A six-pack of Dolphins notes on a Friday:
▪ With cornerback Cordrea Tankersley again not practicing Friday because of ankle and shoulder injuries, the Dolphins’ secondary appears likely to be short-handed against the quarterback you would least like to be short-handed against: New England’s Tom Brady.
The glass-half-full perspective on Miami’s pass defense? Three positives heading into Monday’s game at Hard Rock Stadium:
1) The Patriots will be without suspended tight end Rob Gronkowski.
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2) Cornerback Alterraun Verner played well last week against Denver, albeit against a far less potent offense.
“Verner did a good job,” defensive coordinator Matt Burke said. “He’s the ultimate pro.”
3) Cornerback Xavien Howard has played at a high level for the past three weeks. Even beyond the two interceptions last Sunday (the first two regular-season picks of his career), he broke up three other passes.
So what has led to this sudden improvement?
“X has been good in coverage most of the year,” Burke said. “The emphasis has been on finishing those plays and that was always the next step for him. I feel we forget he had somewhat of a lost season last year [he missed nine games of his rookie season due to injury].
“X early in the season was still developing through that rookie experience and as the season started progressing, he was tighter in coverage. Last couple weeks, he’s gone the next step. It’s a natural progression. He missed enough time last year that he wasn’t fully experienced through the ups and downs. Hopefully this is him turning the corner and really becoming what we expected from him.”
Would the Dolphins worry about Brady targeting Tankersley if the rookie corner plays Monday, because of his injury issues?
“Everyone is a target for Brady,” Burke said. “If we make a determination Tank is going to play, it’s because he’s healthy.”
Besides Tankersley, guard Jermon Bushrod, quarterback Matt Moore, safety Michael Thomas and running back Damien Williams also remained sidelined Friday.
▪ Why did rookie defensive end Cameron Malveaux get so much playing time (32 snaps) in his first regular-season NFL game last Sunday? Besides the Dolphins needing to replace injured William Hayes, Malveaux had left an impression in practice.
“Malveaux is a big body for a defensive end, a little different body type than we have,” Burke said. “He has been destroying the offense in practice and really getting after them. He is doing everything right. He is the first person sitting in the meeting room waiting for it to start. He’s a big long kid. Tough against the run, sets edges for us. As a rusher, he will not be super fancy but does a good job long-arming and collapsing the pocket, which is a benefit to us.”
▪ Burke expects Bobby McCain to handle himself better than the game two weeks ago against New England, when he was ejected for a scuffle with Patriots receiver Danny Amendola.
“Bobby is a competitive kid — he’s feisty,” Burke said. “He will try to get under your skin. Those guys will try to let him know you’re there and try to irritate them a little bit. We’ve got to keep our composure. We can’t respond to it.”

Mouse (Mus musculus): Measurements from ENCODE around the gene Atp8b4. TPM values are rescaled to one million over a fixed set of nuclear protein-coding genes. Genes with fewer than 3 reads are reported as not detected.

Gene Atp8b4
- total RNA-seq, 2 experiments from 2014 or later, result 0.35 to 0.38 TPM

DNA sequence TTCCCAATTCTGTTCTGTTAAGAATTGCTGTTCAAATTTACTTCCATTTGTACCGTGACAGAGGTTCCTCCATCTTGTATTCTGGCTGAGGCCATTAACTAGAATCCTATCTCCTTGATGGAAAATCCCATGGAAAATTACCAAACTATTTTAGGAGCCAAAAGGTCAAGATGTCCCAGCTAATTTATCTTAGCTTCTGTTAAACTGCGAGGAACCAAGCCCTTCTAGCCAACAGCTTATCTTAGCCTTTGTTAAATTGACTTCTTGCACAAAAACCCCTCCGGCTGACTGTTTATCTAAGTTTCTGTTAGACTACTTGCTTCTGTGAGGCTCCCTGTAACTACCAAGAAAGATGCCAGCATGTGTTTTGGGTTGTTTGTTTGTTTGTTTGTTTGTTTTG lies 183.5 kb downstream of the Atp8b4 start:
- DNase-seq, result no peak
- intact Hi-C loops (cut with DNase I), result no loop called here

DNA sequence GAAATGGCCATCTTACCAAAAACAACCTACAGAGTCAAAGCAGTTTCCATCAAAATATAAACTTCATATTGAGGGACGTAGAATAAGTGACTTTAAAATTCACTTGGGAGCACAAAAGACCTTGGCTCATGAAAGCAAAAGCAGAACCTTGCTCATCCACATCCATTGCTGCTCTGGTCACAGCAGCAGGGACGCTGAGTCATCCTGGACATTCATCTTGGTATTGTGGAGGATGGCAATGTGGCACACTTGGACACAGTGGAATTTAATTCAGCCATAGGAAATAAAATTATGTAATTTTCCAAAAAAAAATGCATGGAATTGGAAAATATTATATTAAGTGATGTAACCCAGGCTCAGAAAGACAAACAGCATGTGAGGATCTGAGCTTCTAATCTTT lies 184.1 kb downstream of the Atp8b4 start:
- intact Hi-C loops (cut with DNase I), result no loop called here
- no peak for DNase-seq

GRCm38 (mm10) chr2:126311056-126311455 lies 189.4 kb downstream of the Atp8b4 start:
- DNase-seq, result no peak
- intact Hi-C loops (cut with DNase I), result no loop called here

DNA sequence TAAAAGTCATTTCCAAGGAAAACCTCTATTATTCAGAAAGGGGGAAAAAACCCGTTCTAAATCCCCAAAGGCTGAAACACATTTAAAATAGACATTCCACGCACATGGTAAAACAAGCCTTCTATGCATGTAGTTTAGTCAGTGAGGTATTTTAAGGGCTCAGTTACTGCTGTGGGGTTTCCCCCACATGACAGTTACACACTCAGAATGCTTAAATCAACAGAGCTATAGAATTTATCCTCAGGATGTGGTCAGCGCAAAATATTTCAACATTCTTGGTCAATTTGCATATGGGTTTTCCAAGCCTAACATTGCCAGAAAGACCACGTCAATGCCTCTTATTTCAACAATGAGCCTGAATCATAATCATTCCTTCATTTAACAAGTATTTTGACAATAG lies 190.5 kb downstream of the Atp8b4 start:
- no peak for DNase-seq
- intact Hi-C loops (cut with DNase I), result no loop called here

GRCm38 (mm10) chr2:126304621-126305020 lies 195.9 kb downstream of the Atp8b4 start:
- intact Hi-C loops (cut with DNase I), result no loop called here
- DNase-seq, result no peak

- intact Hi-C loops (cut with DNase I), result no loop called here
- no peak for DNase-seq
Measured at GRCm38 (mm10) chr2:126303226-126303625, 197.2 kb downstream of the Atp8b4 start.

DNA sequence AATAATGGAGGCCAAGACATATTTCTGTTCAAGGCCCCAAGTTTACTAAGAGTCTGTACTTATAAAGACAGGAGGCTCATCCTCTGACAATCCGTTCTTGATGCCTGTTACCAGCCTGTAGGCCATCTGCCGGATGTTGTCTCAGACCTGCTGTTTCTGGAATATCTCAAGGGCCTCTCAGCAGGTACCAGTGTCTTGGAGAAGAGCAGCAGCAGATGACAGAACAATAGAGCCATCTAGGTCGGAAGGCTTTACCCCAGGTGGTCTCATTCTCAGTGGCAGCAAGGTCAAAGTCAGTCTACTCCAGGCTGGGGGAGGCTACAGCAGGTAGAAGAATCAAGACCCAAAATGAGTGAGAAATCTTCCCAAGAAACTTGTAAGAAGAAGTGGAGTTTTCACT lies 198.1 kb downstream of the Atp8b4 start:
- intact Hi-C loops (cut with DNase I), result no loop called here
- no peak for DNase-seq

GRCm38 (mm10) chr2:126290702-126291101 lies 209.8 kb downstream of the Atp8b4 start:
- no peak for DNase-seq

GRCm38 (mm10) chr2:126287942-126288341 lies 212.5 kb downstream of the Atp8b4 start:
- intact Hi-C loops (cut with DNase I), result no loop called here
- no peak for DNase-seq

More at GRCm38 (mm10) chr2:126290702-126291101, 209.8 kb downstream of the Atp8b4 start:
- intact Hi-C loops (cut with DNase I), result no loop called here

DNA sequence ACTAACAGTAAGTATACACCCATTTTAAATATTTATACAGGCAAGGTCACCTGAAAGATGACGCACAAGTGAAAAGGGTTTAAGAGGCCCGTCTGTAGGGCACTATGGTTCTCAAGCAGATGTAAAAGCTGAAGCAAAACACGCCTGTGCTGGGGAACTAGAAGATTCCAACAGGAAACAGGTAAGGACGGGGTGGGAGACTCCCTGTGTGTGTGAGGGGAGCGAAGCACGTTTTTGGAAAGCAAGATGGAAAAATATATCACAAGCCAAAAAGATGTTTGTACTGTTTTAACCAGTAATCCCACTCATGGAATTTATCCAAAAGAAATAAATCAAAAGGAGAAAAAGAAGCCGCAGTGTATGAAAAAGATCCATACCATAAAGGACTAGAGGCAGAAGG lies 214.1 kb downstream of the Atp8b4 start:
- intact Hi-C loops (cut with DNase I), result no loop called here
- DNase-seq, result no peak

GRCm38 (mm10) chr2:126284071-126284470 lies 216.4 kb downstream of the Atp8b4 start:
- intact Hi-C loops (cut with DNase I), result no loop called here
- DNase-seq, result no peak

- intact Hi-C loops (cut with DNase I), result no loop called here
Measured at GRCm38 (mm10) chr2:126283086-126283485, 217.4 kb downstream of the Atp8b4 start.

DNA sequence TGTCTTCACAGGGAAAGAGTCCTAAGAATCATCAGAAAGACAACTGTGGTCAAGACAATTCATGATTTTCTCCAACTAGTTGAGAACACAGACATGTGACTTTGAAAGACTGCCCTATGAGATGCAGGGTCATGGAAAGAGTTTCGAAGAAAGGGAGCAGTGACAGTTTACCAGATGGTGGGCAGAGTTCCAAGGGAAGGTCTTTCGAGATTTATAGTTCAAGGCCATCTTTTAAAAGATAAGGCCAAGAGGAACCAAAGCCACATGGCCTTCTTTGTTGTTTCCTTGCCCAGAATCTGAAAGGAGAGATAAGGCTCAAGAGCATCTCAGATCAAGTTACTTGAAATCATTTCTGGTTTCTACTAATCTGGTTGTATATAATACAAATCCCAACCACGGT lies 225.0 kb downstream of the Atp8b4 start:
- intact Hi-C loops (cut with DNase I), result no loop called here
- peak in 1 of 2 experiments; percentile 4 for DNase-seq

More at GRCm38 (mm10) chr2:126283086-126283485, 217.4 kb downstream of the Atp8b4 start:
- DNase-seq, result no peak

McCain said the Patriots “are known for extra blocking after the play.”
▪ Kenny Stills is Miami’s nominee for the Walter Payton Man of the Year award, an acknowledgment of his considerable work in the community on his off days.
And Dolphins coaches this week couldn’t stop raving about his play and leadership.
“He made a conscious decision, ‘I’m going to be a better football player,’” offensive coordinator Clyde Christensen said. “’I’m going to be an upper-echelon receiver in this league.’ His technique is good, he’s running good routes. He’s becoming a well-rounded [receiver].
“We’re dying for guys where you can say work like him, do it like him. We’re dying for leadership offensively. He’s turning into a heck of a pro. You want to be a better pro? Watch Kenny Stills. He’s turned into a really fine receiver.”
▪ The difficulty playing the Patriots extends well beyond their personnel.
“They are going to take away anything you’ve shown you have done well,” coach Adam Gase said. “If any tendencies you developed even from one game, they will be on it.”
Gase noted he has played the Patriots 12 times in his career and called plays six or seven games against them. “They do a good job of changing things up and showing you different looks.”
Burke said: “You have to be quick with the calls. They are probably the best in the league at breaking the huddle and running their plays. That was a point of emphasis.”
▪ Ndamukong Suh had this interesting spin on his job Monday: “I’d love to make [Brady] mad,” Suh said. “My job is to piss him off and have him yelling at his offensive linemen for not blocking me, his coach and everybody on the sideline. That’s my job. We know he likes to drop back and throw comfortably and have this nice pocket; but my sole job is to disrupt that at all costs. …
“I think the last game we played them, we had some good hits on him and understood what they wanted to do. Personally, I can reach back to some times in Detroit where they actually pulled him from a game. [It was] a preseason game, so maybe it wasn’t that important; but it was important for us just to get a gauge to see where we were at. I’ve had some success against him.”